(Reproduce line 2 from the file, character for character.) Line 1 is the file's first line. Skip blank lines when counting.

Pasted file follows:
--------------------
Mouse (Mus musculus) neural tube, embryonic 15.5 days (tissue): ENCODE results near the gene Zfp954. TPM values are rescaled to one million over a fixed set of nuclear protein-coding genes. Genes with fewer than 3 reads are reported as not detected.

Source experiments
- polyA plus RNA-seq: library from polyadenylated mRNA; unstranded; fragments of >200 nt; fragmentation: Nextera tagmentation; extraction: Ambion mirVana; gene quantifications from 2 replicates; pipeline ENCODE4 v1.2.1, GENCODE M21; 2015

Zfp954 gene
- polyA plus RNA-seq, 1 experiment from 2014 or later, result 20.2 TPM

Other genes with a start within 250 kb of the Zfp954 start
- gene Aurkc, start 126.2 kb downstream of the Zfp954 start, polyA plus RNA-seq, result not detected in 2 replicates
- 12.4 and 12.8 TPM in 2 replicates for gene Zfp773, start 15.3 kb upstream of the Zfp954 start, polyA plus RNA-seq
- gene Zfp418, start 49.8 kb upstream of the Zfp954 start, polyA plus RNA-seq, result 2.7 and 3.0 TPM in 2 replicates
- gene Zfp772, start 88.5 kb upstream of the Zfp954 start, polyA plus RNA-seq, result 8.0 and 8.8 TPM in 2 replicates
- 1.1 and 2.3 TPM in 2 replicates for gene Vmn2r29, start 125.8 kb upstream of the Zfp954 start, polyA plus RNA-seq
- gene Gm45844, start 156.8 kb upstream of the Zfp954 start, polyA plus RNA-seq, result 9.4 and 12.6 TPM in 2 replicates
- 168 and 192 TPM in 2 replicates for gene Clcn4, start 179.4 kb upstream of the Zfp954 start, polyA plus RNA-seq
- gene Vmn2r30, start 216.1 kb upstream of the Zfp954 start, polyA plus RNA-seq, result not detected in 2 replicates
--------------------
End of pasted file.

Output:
Source experiments